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National Museum of Nuclear Science & History

Lew Kowarski was a Russian-born French physicist. He worked as part of the team that discovered that neutrons were emitted in the fission of uranium-235 in the 1930s, setting the groundwork for the use of nuclear chain reactions in the design of the atomic bomb.

When World War II broke out in Europe in 1939, Kowarski fled France and moved to England, where he continued research at the Cavendish Laboratory in Cambridge for the MAUD Committee, part of the wartime Tube Alloys project. Just before the German invasion, Kowarski’s records and papers were smuggled out of France. Included in this operation were 26 drums of heavy water, the world’s entire stock at the time. 

After the Second World War, Kowarski went on to supervise the first French nuclear reactors. He became a staff member of the European Organization for Nuclear Research, or CERN, in 1953.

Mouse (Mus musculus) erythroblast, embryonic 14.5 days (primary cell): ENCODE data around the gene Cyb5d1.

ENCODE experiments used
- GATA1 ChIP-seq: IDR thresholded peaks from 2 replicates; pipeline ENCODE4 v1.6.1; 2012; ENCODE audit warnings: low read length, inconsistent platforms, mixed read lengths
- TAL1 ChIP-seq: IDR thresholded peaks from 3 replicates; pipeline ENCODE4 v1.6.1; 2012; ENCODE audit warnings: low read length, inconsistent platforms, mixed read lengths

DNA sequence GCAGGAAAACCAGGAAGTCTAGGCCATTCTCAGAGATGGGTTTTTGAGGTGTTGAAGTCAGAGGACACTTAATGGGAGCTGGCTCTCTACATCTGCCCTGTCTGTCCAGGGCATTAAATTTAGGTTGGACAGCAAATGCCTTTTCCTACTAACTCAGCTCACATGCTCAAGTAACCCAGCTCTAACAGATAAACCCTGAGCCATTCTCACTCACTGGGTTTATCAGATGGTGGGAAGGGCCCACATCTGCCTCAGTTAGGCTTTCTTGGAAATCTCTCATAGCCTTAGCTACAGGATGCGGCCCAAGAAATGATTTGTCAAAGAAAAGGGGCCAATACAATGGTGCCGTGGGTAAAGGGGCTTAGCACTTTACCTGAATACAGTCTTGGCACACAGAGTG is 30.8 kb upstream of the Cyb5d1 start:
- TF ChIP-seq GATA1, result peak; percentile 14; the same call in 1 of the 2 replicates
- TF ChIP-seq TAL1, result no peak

Lew Kowarski's Timeline
1907 Feb 10th Born in Saint Petersburg, Russia.
1928 Received Chemical Engineering degree from the University of Lyon.
1935 Received Sc.B and Ph.D. in Physics from the University of Paris.
19341936 Became personal secretary to Frédéric Joliot-Curie at the University of Paris.
1945 Supervised the construction of Canada's first nuclear reactor (ZEEP) at the Chalk River Laboratories.
19481952 Supervised the construction of the first two French nuclear reactors.
1953 Appointed staff member of the European Organization for Nuclear Research (CERN).
1979 Jul 30th Died in Geneva, Switzerland.

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